Passenger terminal

  • One pay carpark for short and long term parking which is operational 24 hours a day, 365 days of the year.
  • The airport has shopping and other standard facilities. Banking and duty-free shops are usually only open to coincide with international flights.

Air New Zealand Koru Club

File:Air New Zealand Koru Club Dunedin Otago.jpg
Air New Zealand Koru Club in Dunedin

A Lounge is available for Club members and Air NZ Gold/Gold Elite and Star Alliance Gold Frequent Flyers.

Runway

In 2009, Dunedin International Airport Limited announced it had the land and consent to extend the runway from 1,900 m (6,200 ft) to 2,400 m (7,900 ft), at a cost of NZ$20 million. The extension would accommodate larger aircraft, on longer haul routes from as far afield as the United States and Southeast Asia. It also stressed that this extension would take place when needed and not simply as a project just for the sake of a longer runway.[6]

Housing

Dunedin International Airport Limited owns Momona Village, a small housing community adjacent to the airport.

Airlines and destinations

File:Air New Zealand 737 ZK-NGH Dunedin Airport.jpg
Boeing 737-300 taking-off from Dunedin International Airport
File:ZKOJKinDunedin.JPG
A Freedom Air Airbus 320-232 at Dunedin International Airport, 20 February 2006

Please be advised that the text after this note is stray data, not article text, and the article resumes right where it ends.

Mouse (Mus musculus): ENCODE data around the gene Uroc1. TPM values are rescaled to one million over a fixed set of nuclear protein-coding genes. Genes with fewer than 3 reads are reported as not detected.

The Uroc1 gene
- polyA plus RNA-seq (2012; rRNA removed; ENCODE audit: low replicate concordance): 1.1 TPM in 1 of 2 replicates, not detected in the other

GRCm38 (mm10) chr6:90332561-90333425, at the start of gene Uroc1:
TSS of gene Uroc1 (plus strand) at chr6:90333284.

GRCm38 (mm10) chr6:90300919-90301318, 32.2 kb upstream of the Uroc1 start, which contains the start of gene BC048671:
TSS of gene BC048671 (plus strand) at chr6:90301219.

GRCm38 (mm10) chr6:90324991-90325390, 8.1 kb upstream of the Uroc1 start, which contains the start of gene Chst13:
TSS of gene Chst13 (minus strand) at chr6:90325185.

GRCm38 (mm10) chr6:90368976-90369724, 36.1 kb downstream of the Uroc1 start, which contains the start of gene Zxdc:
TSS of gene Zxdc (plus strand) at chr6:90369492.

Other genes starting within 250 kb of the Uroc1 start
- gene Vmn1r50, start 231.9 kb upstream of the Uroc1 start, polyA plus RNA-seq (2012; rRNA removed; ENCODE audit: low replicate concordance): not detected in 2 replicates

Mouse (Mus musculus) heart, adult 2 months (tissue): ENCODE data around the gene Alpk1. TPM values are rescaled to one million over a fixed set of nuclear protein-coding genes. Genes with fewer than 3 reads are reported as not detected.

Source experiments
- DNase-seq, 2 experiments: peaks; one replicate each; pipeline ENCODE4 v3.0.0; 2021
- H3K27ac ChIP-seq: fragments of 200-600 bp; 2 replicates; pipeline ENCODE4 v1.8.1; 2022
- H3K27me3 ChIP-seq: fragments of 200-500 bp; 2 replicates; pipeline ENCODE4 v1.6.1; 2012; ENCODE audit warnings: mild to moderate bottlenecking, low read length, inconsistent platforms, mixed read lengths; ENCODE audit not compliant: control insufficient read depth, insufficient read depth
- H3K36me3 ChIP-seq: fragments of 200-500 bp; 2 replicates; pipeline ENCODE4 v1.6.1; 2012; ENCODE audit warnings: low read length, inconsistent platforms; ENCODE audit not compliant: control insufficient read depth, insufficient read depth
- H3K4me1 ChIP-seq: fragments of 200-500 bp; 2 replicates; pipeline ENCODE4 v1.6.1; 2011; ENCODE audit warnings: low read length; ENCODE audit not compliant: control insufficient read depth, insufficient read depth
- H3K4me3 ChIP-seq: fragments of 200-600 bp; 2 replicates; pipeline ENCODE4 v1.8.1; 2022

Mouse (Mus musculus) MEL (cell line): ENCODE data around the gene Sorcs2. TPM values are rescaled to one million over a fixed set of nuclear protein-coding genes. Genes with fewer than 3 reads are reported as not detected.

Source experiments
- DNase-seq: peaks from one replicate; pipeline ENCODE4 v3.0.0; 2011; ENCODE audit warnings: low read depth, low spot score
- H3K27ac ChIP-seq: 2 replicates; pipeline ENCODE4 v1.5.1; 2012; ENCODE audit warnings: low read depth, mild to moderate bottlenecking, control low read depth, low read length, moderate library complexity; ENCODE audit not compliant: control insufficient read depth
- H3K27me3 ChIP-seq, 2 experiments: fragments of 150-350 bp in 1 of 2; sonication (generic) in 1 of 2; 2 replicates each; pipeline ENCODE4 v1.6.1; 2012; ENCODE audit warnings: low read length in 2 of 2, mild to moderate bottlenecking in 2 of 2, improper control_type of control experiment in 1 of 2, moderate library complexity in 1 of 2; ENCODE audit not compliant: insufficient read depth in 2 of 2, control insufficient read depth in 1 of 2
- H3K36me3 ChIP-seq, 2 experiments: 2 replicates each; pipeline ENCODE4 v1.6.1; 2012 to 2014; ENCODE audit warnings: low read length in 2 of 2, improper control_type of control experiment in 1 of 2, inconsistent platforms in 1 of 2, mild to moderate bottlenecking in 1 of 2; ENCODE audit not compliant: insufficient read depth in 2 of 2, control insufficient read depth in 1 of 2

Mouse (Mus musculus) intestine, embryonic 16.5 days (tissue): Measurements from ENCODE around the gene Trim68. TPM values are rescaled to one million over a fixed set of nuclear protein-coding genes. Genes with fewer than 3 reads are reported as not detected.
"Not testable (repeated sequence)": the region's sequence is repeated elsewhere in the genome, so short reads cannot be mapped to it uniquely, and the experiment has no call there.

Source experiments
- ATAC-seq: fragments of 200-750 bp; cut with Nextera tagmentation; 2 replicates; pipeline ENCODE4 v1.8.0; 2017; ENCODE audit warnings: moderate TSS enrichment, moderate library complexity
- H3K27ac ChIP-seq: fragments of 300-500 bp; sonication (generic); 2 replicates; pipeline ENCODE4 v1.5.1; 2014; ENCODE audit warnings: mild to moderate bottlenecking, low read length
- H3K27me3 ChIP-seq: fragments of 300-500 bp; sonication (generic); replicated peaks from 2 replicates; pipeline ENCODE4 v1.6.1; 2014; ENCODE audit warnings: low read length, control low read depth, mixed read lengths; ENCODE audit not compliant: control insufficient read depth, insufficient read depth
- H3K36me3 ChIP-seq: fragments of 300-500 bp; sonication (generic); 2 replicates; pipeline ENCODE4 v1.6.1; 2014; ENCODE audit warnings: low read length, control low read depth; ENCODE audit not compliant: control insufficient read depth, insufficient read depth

File:Dunedin Airport terminal.jpg
Dunedin Airport terminal building in 2014
File:Dunedin Airport welcome sign.jpg
Dunedin Airport welcome sign, 2014

Passenger

Airlines Destinations
Air New Zealand Auckland, Christchurch, Wellington
Air New Zealand Link
operated by Air Nelson
Christchurch, Wellington
Air New Zealand Link
operated by Mount Cook Airline
Christchurch, Wellington
Jetstar Airways Auckland, Wellington[7]
Kiwi Regional Airlines Hamilton, Nelson, Tauranga (begins 15 February 2016)
Virgin Australia Brisbane

Cargo

Airlines Destinations
Airwork
operated for New Zealand Post
Christchurch

Traffic

Busiest international routes into and out of Dunedin Airport (2014)[8]
Rank Airport Passengers  % Change
1  Australia, Brisbane 50,937 Decrease 4.3
2  Australia, Melbourne1 2,444 Decrease 40.4
3  Australia, Sydney1 2,430 Decrease 44.7
  • ^1 This route is no longer operated.

Mainland Air

Mainland Air is based at the airport, and operates scenic, charter and ambulance flights. Mainland Aviation College, a division of Mainland Air, operates a flight training school.

See also

References

  1. http://www.flydunedin.com/companyinfo.php
  2. http://www.airways.co.nz/documents/avimove_stats.pdf
  3. "Dunedin International Airport (DUD/NZDN)". A-Z World Airports Online. Retrieved 2009-11-12. 
  4. "Dunedin International Airport Ltd (DIAL)". Crown Company Monitoring Advisory Unit. Retrieved 2009-11-12. 
  5. "Investor Information". Dunedin International Airport. Retrieved 2010-01-07. 
  6. McNeilly, Hamish (28 March 2009). "Push for longer runway". Otago Daily Times. Retrieved 2009-05-19. 
  7. "Jetstar adds Dunedin-Wellington service". Retrieved 30 July 2015. 
  8. [1]

External links